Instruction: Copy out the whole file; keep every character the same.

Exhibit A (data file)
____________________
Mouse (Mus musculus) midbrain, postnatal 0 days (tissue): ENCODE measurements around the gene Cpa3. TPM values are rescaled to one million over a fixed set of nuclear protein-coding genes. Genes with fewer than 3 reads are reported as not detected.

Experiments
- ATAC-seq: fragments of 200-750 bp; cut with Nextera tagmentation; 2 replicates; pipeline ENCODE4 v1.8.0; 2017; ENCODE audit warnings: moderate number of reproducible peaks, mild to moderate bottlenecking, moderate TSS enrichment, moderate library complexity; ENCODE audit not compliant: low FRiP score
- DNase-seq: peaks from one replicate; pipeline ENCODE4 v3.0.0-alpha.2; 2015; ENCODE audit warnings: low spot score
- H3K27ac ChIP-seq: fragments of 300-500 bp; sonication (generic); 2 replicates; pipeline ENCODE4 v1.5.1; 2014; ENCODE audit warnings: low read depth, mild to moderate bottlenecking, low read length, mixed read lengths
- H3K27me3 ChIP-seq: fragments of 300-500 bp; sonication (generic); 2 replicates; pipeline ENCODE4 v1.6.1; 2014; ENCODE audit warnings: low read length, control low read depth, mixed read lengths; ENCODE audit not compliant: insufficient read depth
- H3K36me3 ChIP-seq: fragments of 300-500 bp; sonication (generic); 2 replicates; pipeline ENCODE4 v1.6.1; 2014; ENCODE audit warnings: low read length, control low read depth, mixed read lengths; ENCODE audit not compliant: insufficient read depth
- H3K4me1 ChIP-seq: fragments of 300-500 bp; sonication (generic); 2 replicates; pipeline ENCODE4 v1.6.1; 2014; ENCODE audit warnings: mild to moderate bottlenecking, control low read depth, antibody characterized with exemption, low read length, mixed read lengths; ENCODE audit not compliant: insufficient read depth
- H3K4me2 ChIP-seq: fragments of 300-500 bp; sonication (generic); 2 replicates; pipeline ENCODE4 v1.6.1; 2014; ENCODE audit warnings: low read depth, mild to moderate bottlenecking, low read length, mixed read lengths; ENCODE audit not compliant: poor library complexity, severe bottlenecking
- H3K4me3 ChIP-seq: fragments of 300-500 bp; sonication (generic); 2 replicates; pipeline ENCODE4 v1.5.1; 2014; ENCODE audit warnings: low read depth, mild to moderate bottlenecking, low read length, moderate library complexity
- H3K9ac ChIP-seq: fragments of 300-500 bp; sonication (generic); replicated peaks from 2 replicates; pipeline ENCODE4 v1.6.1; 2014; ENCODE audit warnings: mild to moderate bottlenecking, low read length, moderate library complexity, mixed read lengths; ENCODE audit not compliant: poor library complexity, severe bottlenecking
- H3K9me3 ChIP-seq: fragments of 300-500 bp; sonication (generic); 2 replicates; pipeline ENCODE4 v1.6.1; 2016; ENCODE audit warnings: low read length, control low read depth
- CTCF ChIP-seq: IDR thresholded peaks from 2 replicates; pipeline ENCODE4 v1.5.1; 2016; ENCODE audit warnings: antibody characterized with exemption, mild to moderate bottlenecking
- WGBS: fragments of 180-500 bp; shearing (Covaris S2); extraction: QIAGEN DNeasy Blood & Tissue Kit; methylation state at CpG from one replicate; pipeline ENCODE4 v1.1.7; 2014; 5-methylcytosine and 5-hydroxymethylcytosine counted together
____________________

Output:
Mouse (Mus musculus) midbrain, postnatal 0 days (tissue): ENCODE measurements around the gene Cpa3. TPM values are rescaled to one million over a fixed set of nuclear protein-coding genes. Genes with fewer than 3 reads are reported as not detected.

Experiments
- ATAC-seq: fragments of 200-750 bp; cut with Nextera tagmentation; 2 replicates; pipeline ENCODE4 v1.8.0; 2017; ENCODE audit warnings: moderate number of reproducible peaks, mild to moderate bottlenecking, moderate TSS enrichment, moderate library complexity; ENCODE audit not compliant: low FRiP score
- DNase-seq: peaks from one replicate; pipeline ENCODE4 v3.0.0-alpha.2; 2015; ENCODE audit warnings: low spot score
- H3K27ac ChIP-seq: fragments of 300-500 bp; sonication (generic); 2 replicates; pipeline ENCODE4 v1.5.1; 2014; ENCODE audit warnings: low read depth, mild to moderate bottlenecking, low read length, mixed read lengths
- H3K27me3 ChIP-seq: fragments of 300-500 bp; sonication (generic); 2 replicates; pipeline ENCODE4 v1.6.1; 2014; ENCODE audit warnings: low read length, control low read depth, mixed read lengths; ENCODE audit not compliant: insufficient read depth
- H3K36me3 ChIP-seq: fragments of 300-500 bp; sonication (generic); 2 replicates; pipeline ENCODE4 v1.6.1; 2014; ENCODE audit warnings: low read length, control low read depth, mixed read lengths; ENCODE audit not compliant: insufficient read depth
- H3K4me1 ChIP-seq: fragments of 300-500 bp; sonication (generic); 2 replicates; pipeline ENCODE4 v1.6.1; 2014; ENCODE audit warnings: mild to moderate bottlenecking, control low read depth, antibody characterized with exemption, low read length, mixed read lengths; ENCODE audit not compliant: insufficient read depth
- H3K4me2 ChIP-seq: fragments of 300-500 bp; sonication (generic); 2 replicates; pipeline ENCODE4 v1.6.1; 2014; ENCODE audit warnings: low read depth, mild to moderate bottlenecking, low read length, mixed read lengths; ENCODE audit not compliant: poor library complexity, severe bottlenecking
- H3K4me3 ChIP-seq: fragments of 300-500 bp; sonication (generic); 2 replicates; pipeline ENCODE4 v1.5.1; 2014; ENCODE audit warnings: low read depth, mild to moderate bottlenecking, low read length, moderate library complexity
- H3K9ac ChIP-seq: fragments of 300-500 bp; sonication (generic); replicated peaks from 2 replicates; pipeline ENCODE4 v1.6.1; 2014; ENCODE audit warnings: mild to moderate bottlenecking, low read length, moderate library complexity, mixed read lengths; ENCODE audit not compliant: poor library complexity, severe bottlenecking
- H3K9me3 ChIP-seq: fragments of 300-500 bp; sonication (generic); 2 replicates; pipeline ENCODE4 v1.6.1; 2016; ENCODE audit warnings: low read length, control low read depth
- CTCF ChIP-seq: IDR thresholded peaks from 2 replicates; pipeline ENCODE4 v1.5.1; 2016; ENCODE audit warnings: antibody characterized with exemption, mild to moderate bottlenecking
- WGBS: fragments of 180-500 bp; shearing (Covaris S2); extraction: QIAGEN DNeasy Blood & Tissue Kit; methylation state at CpG from one replicate; pipeline ENCODE4 v1.1.7; 2014; 5-methylcytosine and 5-hydroxymethylcytosine counted together